8 Ways Karate Helps Kids Improve Communication Skills


2007 Windingland family karate picture

Participation in karate offers many benefits for children (and adults).  The physical benefits are obvious (endurance, strength, flexibility, coordination and balance), but there are several mental benefits as well, including improved communication skills.

Karate is even seen as a way to help kids with autism improve communication skills (CBS.com Video).

As both a student for the past 8 years and as an instructor at Rogers Professional Karate Studio, I have noticed the following communication benefits from karate:

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Don’t Be an Accidental Liar!

Have you heard that baby carrots are made from deformed full size carrots that have been soaked in chlorine?  That white film you see after they have been stored in the fridge a few days is the chlorine coming to the surface.

Or, maybe you have heard some other disturbing story forwarded by a friend.  Do you ever check the story out?  Most of them are “urban legends.”  The baby carrot story is an example of how easy it is to take truth and mix it with fiction.  Forward that email and you are an “accidental liar.”

Misuse of statistics is another way to be an accidental liar.

“There are three kinds of lies:  lies, damned lies and statistics”

–popularized by Mark Twain

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The Pygmalion Effect–The Importance of Expectations

“Well, at least I received a fairly high rating on “encouragement,” I thought as I glanced at the “Trainer Observation Form” that my supervisor on my new, very part-time job handed me a few days ago.  She had been taking notes discretely on my performance during my 3rd training session with a student (as a cognitive skills trainer).  Although I felt good that I had been encouraging to the student, it was disheartening to see some other areas that fell in the column “needs improvement.”  My supervisor did say that the “needs improvement” areas were pretty normal for a beginning trainer, but it was still slightly de-motivating to receive the somewhat negative feedback. 

Reflecting on my feelings a few days later, I considered the influence of expectations and feedback on performance.  If I have high expectations of someone (or even myself), my feedback tends to accentuate the positives and downplay the negatives, which usually results in a desire to improve performance.  On the other hand, if I have low expectations, my feedback tends to focus more on the negatives and performance typically suffers.  A performance rating doesn’t just sum up the past; it can affect or determine the future.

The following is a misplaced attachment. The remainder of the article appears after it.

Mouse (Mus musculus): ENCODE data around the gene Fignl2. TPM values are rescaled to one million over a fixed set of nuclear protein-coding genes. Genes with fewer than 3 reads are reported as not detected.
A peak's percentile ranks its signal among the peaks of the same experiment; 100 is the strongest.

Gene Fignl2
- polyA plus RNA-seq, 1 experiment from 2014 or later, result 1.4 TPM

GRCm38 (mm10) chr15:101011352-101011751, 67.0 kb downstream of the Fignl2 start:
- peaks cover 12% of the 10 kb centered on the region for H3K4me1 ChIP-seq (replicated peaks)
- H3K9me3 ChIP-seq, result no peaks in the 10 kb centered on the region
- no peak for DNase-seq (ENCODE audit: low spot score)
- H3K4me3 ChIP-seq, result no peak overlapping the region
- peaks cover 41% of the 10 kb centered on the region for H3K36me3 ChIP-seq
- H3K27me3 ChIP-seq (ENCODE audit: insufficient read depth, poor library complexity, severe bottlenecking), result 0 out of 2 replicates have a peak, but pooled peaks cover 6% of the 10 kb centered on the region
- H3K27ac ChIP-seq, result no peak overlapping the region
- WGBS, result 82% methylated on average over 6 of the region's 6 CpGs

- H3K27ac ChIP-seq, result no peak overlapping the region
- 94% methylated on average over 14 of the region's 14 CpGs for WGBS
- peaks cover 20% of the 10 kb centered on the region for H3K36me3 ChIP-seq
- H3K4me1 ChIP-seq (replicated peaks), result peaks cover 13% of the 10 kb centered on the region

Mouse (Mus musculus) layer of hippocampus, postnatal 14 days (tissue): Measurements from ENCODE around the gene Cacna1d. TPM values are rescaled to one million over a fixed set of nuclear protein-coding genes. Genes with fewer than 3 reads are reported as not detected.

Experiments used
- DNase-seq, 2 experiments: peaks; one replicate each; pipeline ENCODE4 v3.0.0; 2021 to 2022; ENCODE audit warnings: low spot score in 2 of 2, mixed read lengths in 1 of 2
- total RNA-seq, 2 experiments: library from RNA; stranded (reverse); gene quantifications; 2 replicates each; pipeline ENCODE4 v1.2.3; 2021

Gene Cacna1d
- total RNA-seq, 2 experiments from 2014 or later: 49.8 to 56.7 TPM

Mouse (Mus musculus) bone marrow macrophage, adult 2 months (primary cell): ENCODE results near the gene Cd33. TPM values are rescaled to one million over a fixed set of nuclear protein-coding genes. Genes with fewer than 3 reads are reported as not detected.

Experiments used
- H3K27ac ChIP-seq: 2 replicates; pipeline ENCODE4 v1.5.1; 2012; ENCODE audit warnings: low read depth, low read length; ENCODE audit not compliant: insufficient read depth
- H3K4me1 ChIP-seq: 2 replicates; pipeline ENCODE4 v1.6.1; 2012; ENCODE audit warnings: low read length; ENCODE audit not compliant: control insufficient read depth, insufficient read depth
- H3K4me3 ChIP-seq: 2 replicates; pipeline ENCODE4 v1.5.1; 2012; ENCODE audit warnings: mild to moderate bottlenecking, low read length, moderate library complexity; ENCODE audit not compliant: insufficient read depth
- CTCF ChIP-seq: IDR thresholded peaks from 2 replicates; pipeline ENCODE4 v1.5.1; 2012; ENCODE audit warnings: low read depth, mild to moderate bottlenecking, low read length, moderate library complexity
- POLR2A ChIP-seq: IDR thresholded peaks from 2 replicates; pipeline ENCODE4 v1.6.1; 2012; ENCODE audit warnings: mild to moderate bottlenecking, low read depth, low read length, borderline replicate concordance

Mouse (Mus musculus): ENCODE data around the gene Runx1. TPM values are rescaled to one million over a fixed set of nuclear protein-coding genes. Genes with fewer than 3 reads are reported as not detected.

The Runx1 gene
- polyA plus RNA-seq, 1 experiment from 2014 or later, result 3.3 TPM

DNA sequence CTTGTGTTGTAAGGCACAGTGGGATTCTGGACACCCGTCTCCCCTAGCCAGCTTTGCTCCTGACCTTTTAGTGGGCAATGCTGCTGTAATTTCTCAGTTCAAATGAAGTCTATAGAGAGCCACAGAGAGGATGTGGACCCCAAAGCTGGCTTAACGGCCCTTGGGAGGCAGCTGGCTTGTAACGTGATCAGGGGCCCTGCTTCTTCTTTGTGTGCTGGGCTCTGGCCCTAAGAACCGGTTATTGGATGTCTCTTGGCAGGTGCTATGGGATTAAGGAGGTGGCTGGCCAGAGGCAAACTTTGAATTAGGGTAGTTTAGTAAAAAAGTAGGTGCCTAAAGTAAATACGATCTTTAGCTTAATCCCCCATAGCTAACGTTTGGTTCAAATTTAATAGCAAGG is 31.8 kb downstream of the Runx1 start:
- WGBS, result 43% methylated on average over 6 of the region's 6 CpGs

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Host an Improv Party: Free, Easy & Fun!

How would you like to host a party that gets everyone involved in fun, positive activities while encouraging people to be flexible and creative all while having such a blast that they will be talking about the party for months?  Would you like it even better if it is no- or low-cost and simple to host? 

Have an improv party or as I like to call it “Game-time-for-Grown-Ups!”  Improv is short for improvisational which basically means making it up as you go.  Improvisational theater has been around for a long time, but has more recently gone mainstream in the show, “Whose Line Is It Anyway?” which basically combines improv comedy and a game show.

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Embracing a Shadow–Technology-enabled Communication

An online relationship with Robert never would have worked. He didn’t email, text, Twitter or update a Facebook status. When we met in 1993, people didn’t have those modes of communication available anyway. Well, a few people had email, but I didn’t use email until 1997!

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Get Big Results with Small Talk–Get NOSE-y

A couple of weeks ago, I was at a networking event and observed two well-dressed business men talking. Even though I was across the room and couldn’t hear what they were saying, I could tell the conversation was going badly. An older man with a neat, salt-and-pepper goatee was talking and shaking his head from side to side while jabbing into the air with his index finger. He reminded me of the Uncle Sam “I Want You” poster. His gestures were aimed at a 40-something George Clooney look-a-like. This younger man appeared to be merely enduring the conversation and had his arms crossed and his body turned slightly away. He looked to be controlling his expressions with his “game face” on, save for a brief rolling of the eyes. I didn’t have to hear what they were saying to determine that they were not going to come to an agreement anytime soon. Their body language spoke volumes.

Numerous studies show that the non-verbal aspects of communication convey 50 percent or more of your message. It’s not what you say sometimes, but how you say it! How you use body language (posture, position, movement, gestures, eye contact, facial expressions, etc.) will either harm or help your relationships. Using the Small Talk, Big Results NOSE-y method will enable you to connect with people more quickly and to be remembered as a great conversationalist!

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